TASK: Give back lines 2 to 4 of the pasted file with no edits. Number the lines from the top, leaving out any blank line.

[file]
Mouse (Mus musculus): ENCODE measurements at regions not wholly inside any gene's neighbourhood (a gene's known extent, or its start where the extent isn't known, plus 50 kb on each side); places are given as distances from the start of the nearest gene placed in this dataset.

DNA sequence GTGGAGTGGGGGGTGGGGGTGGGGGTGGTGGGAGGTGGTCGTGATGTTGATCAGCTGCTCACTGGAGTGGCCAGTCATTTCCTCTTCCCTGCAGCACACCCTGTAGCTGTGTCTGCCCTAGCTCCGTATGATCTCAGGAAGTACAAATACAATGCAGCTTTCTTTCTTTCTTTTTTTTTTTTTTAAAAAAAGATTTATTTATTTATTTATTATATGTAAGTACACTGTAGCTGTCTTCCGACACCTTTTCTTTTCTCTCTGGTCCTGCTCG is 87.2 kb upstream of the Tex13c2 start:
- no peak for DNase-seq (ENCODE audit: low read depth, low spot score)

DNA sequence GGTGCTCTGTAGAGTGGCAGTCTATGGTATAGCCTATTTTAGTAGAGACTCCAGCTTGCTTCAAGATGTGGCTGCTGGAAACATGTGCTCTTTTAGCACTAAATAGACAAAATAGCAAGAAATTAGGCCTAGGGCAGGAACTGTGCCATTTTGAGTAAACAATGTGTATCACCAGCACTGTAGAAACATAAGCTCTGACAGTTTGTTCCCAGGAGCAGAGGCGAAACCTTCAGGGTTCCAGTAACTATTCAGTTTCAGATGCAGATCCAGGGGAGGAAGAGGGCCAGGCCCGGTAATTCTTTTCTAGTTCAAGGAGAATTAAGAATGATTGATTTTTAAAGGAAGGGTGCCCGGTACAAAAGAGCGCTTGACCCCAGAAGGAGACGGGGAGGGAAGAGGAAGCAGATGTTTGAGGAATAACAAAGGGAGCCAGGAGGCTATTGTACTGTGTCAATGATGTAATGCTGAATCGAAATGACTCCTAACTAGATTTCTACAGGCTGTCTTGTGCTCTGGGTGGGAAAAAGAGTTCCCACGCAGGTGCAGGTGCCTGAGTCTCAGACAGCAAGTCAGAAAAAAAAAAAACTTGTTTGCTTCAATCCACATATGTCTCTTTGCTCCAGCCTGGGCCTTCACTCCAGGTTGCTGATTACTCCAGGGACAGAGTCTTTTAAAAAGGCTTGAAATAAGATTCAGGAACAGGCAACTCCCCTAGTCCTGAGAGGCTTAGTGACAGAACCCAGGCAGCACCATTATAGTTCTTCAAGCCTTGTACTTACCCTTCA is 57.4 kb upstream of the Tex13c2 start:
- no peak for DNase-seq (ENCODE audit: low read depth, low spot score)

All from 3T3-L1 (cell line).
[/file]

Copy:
DNA sequence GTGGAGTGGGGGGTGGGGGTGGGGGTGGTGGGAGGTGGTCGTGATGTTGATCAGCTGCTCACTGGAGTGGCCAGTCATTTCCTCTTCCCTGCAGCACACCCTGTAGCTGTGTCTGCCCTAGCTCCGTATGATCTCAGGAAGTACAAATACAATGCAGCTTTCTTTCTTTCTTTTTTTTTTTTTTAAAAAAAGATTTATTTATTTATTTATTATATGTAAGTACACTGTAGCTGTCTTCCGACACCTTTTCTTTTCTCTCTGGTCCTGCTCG is 87.2 kb upstream of the Tex13c2 start:
- no peak for DNase-seq (ENCODE audit: low read depth, low spot score)

DNA sequence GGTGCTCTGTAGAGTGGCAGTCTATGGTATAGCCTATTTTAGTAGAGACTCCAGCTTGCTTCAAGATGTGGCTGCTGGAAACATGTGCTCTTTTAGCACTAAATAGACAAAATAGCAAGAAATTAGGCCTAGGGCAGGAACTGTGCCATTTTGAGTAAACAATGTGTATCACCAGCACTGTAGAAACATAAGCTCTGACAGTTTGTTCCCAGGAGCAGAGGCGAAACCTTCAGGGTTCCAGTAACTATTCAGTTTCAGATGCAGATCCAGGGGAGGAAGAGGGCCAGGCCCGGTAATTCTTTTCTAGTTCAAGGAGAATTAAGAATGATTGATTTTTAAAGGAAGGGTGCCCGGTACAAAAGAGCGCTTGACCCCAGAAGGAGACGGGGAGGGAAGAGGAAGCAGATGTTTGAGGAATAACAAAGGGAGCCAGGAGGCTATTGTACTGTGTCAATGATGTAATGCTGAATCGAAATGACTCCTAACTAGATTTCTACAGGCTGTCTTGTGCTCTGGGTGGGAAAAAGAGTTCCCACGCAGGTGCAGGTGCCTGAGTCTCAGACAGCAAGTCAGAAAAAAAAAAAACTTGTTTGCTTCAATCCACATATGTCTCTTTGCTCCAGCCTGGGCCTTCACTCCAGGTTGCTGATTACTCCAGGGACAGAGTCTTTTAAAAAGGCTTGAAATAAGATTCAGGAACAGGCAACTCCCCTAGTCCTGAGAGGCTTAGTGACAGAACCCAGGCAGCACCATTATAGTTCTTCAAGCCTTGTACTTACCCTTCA is 57.4 kb upstream of the Tex13c2 start: